What happened 'The Night of the 12th'? A murder remains a mystery in this French film
The world is a big, unruly, ambiguous place. Which helps explain the boundless appeal of murder mysteries. Whether it's Hercule Poirot exercising his famous little grey brain cells or all those CSI teams extracting DNA samples, mysteries offer the reassurance of seeing the messy realities of life get sorted out. When the murderer is caught, we feel that order is, at least temporarily, restored.
Of course, in reality, things don't always work out so happily. The reverberations of this fact rumble through The Night of the 12th, a skillfully turned French crime picture that swept the César awards, the French version of the Oscars.
Made by veteran director Dominik Moll, the movie is adapted from the work of Pauline Guéna who spent a year following members of the Paris police. Focusing on a single, real-life murder investigation she covers, Moll has created a film that keeps looking like the conventional police procedural that it actually isn't.
The action has been transposed to the picturesque Alpine city of Grenoble, where a vibrant student named Clara is walking home one night when a faceless man steps out of the darkness and sets her on fire. As it happens, this takes place on the very day that a police officer named Yohan — played by a glum faced Bastien Bouillon — has taken over the local homicide squad. Along with his bearded older sidekick Marceau — terrifically played by Bouli Lanners — Yohan sets about doing what the police do in seemingly every cop show: examining the corpse, gathering forensic evidence, informing distraught loved-ones and questioning suspects.
As it happens there are a few, for Clara has had a series of sexual relationships with guys who weren't really all that nice. These include a bartender who was cheating with her on his girlfriend, a rapper who has written a song about setting Clara on fire, and a convicted domestic abuser 20 years her senior. Yohan and his crew interrogate them all, but as time passes, Yohan grows increasingly haunted by his desire to bring Clara's killer to justice. But we know something he doesn't. You see, Moll has told us up front that 20% of French homicides never get solved, and that this case is one of them.
Indeed, The Night of the 12th belongs to the category of mysteries about the failure to solve a crime, a fascinating sub-genre that includes the great Sicilian police novels of Leonardo Sciascia, David Fincher's film Zodiac, and Bong Joon-ho's Memories of Murder, the best cop movie ever made.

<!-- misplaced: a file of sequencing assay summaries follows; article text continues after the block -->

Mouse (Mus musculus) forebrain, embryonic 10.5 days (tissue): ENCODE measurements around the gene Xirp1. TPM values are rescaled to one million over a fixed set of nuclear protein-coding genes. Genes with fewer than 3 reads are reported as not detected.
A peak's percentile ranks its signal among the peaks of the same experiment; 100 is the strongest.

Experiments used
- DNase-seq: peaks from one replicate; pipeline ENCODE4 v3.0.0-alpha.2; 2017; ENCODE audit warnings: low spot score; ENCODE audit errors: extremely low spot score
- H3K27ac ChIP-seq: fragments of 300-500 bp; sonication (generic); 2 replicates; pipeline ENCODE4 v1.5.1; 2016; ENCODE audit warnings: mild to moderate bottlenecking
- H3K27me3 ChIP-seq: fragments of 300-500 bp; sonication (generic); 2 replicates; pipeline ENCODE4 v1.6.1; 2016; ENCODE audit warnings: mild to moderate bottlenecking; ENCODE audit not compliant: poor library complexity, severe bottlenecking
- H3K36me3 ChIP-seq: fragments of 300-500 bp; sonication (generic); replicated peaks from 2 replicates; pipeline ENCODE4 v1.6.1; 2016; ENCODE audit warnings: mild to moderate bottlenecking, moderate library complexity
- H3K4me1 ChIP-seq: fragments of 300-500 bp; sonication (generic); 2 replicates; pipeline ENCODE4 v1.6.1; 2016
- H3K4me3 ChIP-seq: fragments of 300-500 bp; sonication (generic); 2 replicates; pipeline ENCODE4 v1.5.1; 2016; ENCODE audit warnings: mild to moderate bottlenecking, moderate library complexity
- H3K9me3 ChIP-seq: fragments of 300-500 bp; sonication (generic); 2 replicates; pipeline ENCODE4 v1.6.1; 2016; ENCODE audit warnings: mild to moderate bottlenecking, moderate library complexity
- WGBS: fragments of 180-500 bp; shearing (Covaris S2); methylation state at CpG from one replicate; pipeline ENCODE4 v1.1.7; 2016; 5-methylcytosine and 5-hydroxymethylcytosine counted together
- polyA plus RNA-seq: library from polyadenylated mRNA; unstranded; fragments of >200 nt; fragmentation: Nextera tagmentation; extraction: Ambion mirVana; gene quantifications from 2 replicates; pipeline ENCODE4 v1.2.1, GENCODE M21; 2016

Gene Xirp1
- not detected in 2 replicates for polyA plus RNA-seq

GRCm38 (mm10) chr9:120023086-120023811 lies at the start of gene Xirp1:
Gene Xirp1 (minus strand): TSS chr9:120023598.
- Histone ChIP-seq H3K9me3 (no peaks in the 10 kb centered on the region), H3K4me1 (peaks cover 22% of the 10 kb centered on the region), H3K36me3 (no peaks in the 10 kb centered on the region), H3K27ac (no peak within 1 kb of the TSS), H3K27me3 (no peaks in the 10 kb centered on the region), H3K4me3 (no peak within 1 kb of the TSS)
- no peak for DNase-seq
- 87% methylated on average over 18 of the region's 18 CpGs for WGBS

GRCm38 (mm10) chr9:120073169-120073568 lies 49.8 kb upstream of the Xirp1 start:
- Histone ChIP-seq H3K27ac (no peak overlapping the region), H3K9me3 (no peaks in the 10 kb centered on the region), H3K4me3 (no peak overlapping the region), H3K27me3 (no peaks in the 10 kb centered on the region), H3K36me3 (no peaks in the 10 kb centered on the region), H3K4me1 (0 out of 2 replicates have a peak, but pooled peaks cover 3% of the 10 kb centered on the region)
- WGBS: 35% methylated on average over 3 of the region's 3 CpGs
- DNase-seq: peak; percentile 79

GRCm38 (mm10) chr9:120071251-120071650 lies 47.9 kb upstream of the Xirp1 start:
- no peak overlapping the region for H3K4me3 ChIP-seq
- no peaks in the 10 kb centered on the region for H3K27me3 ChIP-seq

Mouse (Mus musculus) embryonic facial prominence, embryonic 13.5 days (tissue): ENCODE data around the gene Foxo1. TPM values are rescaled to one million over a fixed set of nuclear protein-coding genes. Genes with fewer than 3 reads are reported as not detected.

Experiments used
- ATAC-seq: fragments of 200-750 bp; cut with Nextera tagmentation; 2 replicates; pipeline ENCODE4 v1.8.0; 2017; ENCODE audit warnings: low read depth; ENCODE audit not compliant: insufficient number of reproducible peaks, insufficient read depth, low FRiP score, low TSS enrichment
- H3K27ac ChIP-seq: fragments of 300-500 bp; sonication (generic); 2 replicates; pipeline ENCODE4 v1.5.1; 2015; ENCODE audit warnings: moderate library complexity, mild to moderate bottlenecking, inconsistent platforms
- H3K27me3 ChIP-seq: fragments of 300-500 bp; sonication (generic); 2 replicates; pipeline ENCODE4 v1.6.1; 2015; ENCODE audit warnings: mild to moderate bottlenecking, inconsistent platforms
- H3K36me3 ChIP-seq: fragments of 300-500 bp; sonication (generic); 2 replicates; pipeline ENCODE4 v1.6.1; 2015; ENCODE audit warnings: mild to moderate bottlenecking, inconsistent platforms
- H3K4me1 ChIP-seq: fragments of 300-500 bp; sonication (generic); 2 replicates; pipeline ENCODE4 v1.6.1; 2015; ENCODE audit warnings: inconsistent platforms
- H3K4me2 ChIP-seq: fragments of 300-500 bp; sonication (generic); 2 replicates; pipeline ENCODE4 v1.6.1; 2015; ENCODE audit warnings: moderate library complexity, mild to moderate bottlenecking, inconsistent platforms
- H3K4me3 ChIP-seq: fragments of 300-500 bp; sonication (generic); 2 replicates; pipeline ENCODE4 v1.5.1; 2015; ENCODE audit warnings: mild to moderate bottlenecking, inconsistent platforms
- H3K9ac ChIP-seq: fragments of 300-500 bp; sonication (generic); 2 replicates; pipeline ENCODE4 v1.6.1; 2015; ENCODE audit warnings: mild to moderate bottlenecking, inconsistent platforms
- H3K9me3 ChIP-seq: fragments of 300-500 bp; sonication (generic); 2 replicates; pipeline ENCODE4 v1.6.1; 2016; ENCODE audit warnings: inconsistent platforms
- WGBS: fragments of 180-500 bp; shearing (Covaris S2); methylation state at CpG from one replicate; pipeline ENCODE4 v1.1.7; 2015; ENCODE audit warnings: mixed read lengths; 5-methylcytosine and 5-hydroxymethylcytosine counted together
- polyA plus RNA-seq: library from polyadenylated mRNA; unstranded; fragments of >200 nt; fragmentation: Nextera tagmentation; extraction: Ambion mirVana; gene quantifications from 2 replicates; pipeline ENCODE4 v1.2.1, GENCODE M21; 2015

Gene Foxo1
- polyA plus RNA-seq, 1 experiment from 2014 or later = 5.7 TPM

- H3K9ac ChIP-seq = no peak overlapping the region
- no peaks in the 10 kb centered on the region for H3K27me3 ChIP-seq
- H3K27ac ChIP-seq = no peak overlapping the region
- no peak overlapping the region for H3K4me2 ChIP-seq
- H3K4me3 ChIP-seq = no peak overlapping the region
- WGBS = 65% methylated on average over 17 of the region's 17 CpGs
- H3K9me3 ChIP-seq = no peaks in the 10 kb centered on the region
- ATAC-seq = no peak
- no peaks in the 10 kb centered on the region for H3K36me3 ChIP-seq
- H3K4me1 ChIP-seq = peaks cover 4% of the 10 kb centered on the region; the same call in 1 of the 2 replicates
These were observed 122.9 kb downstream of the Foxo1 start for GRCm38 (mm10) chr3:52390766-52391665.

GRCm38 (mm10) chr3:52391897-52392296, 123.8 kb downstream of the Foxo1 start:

Such stories replace the familiar satisfaction of seeing the murder solved with an exploration of the personal costs of failing to do so — guilt, obsession and a rending sense of futility, embodied in this film by Yohan, a dry, monk-like figure who constantly pedals his bike in furious circles around the local velodrome.
Yohan's not the only one with a feeling of futility. You sense the incessant grind of police work in all the members of his team, from the gallows humor with which they face the latest grisly sight to their reasonable complaints about broken equipment and endless paperwork. "We fight evil by writing reports," says Marceau, a sensitive man who wanted to teach French literature but wound up as a cop who quotes the poet Verlaine and dreams of a different life.
What makes this particular investigation so difficult is that, Yohan thinks, "Something is amiss between men and women." Without ever hammering away at it, the story is a study in misogyny. Marked by sexual attitudes that run from contempt to crazed infatuation, any one of the suspects could've murdered Clara, who was killed, says her friend Nanie, simply because she was a girl. The suspects' outlook finds an echo in the the joky, hypermasculine homicide squad, one of whom suggests that it's not surprising that a young woman who keeps hooking up with bad boys might wind up getting killed.
Now, The Night of the 12th is merely a solid movie not a great one, but it shows that French cinema — which has tended to lag in awareness about race and gender — is catching up with the ideas of the #MeToo era. It suggests that what makes this murder case especially interesting is not whodunnit, but the sexual politics underlying the crime and the investigation. As the first female detective in Yohan's division tells him, "Isn't it weird that most crimes are committed by men and mostly men are supposed to solve them?"
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